Washington

Navigating Paid Leave in Washington

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Start here if you're giving birth!

If you are the birthing parent, you’ll need to file for:

  • Short-Term Disability insurance (STD) -  if your employer has a private policy, you must file for these benefits.  
  • Washington Paid Family & Medical Leave (WA PFML) - both birthing and non-birthing partners can file for PFML benefits.

Washington Paid Family and Medical Leave (PFML)

Who should apply?

APPLY HERE

Tips for Applying
Prepare to file.  Gather all the required documentation and information needed to submit you claim.  You can download the application checklist here.  

Prepare to wait.  It can take up to 3 weeks for your claim to be reviewed. If you file online, you can check the status of your claim by logging into your Paid Leave account.  

You can estimate your weekly benefit amount here.

Provide confirmation of your weekly benefit rate to your employer or leave and claims administrator.  If your company works with Parento, also provide a copy to your Parento Leave Administrator.    

Your company may choose not to pay you paid parental leave while you’re waiting for the approval from the state for PFML. While you may be eligible for parental leave pay, you may see a delay.  If you have concerns, reach out to your company.   

How much time is available? Up to 12 weeks in a year (up to 18 weeks for a birthing parent)

How much of my pay does PFML cover?
Up to 90% of your average weekly pay, up to the weekly maximum for the calendar year (e.g., $1,327 per week as of 2022).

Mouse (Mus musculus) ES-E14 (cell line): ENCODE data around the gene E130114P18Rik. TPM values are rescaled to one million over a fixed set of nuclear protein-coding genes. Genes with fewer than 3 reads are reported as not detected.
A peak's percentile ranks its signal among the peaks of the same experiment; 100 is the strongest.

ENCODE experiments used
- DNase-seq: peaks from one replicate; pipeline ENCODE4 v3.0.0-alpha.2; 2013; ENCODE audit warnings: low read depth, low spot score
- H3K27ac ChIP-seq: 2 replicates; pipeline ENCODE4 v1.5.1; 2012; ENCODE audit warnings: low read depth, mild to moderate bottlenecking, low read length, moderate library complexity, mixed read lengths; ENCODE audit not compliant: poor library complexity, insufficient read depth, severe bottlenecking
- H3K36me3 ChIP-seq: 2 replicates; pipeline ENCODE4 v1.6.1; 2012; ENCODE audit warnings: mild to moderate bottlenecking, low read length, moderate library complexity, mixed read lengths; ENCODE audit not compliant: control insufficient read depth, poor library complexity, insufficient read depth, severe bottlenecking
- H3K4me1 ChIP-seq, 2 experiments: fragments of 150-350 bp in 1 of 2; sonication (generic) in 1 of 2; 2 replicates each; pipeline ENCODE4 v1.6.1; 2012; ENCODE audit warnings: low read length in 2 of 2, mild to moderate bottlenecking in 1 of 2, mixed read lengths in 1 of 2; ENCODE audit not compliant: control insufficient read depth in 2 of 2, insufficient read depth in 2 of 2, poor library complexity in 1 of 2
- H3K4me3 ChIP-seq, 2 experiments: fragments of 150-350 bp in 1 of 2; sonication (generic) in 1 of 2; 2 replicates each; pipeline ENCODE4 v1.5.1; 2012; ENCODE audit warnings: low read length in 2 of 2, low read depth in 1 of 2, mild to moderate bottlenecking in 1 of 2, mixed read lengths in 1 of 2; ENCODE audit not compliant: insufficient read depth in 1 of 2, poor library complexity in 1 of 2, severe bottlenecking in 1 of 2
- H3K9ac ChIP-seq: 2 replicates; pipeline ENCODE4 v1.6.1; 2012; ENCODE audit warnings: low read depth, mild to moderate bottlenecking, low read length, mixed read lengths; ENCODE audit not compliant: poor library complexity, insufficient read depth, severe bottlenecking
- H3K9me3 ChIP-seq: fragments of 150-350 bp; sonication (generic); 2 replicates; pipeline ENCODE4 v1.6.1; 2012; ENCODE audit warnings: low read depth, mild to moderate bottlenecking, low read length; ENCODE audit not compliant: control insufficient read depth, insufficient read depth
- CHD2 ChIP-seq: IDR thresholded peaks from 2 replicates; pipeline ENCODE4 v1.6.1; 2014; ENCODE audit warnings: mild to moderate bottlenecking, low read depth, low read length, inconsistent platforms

When will benefits begin? 
If leave begins prior to the birth of a child, benefits begin after a 7 day waiting period (“Waiting Week”).  If leave is taken after the date of birth, there is no Waiting Week.  

When am I eligible for PFML? 
While your doctor certifies you are unable to perform your normal and usual job duties.  You may be eligible to receive benefits prior to the birth of a child, and they continue until you are fully recovered from pregnancy disability (approximately  6 weeks or 8 weeks postpartum).  If you have questions, speak to your healthcare provider.   

What to Expect
You may file your PFML claim online, by fax, or by mail.  To file by fax or mail, call (833) 717-2273 to request a paper application.  If you file online, you must first create a SecureAccess Washington Account.  Visit the Help Center for further instructions.   Once your account is created, you can submit your PFML claim. 

If you are the birthing parent, you may be eligible for benefits during the postnatal period (i.e., 6 weeks following birth).  Your healthcare provider will need to complete the Certification of Serious Health Condition form.  

If your employer has a private STD policy, you will also need to file for those benefits.  STD benefits are reduced by what you receive from PFML.  That means you may or may not receive benefits from STD, depending on how much you receive from PFML.   For more information, refer to your employer’s STD policy.  

If you are taking leave to bond with a new child and/or you recovered from pregnancy disability, you can file for Family leave. If you are the non-birthing parent, you will be asked to provide documentation to support your claim: Certification of Birth.  If you are the birthing parent, you will need to submit additional documentation.